The opinion of the court was delivered by: Royce C. Lamberth United States District Judge
This matter comes before the Court on plaintiffs' motion for a preliminary injunction [1534-2], which was filed on September 20, 2002, and other related motions. During oral argument, this Court directed both parties to prepare supplemental briefs on the issues raised by plaintiffs' motion. Those briefs have been filed with the Court. In their supplemental reply brief [1651-1], plaintiffs amended their motion to include an alternative request for entry of an order under Rule 23(d) of the Federal Rules of Civil Procedure. *fn1 Upon consideration of plaintiffs' motion, the opposition thereto, defendants' reply brief, the oral arguments of counsel, the supplemental briefs filed by the parties, and the applicable law, the Court finds that entry of an order under Federal Rule of Civil Procedure 23(d) is appropriate at this time.
On March 1, 2000, defendants moved for entry of an order by this Court in conjunction with a public administrative process that defendants planned to hold. Because the administrative process involved a series of public meetings at which class members in this litigation would be afforded an opportunity for notice and comment, defendants requested an order finding that any communications between defendants (or their counsel) and class members that occurred in the course of this administrative process would not violate ethical rules prohibiting attorney contacts with represented parties. This Court granted defendants' motion in an order filed on March 28, 2000. In that order, the Court explained that although it found that the communications that defendants anticipated would occur during the administrative process would not contravene the applicable ethical rules, it would "make no ruling at this time on any other legal question presented by [defendants'] Proposed Notice."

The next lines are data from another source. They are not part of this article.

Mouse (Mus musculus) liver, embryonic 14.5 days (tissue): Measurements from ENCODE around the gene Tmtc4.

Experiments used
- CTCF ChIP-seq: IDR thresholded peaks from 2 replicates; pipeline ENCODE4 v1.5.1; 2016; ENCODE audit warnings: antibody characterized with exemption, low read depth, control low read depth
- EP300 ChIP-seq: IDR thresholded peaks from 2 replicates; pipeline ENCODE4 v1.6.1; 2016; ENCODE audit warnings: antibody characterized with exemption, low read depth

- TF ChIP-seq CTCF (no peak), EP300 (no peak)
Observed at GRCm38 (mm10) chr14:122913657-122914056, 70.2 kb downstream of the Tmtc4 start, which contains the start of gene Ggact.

On December 11, 2001, defendants filed an emergency motion for entry of an order by this Court clarifying the ethical obligations of their attorneys in conjunction with another public administrative process that defendants planned to hold. The Court granted defendants' motion the following day. *fn2
On September 10, 2002, in a motion filed with this Court, defendants announced that they were preparing to send historical statements of account to nearly eight thousand individual Indian account holders, among which were class members in this litigation. Defendants did not seek prior authorization from the Court regarding these communications with class members. In response, plaintiffs moved for a temporary restraining order and preliminary injunction barring defendants from sending the historical statements of account to the individual Indian account holders without first obtaining permission from this Court. On October 9 and 28, 2002, while these motions were pending before the Court, defendants mailed historical statements of account to approximately 1200 individual account holders. A cover letter mailed with each of the statements contained the following language: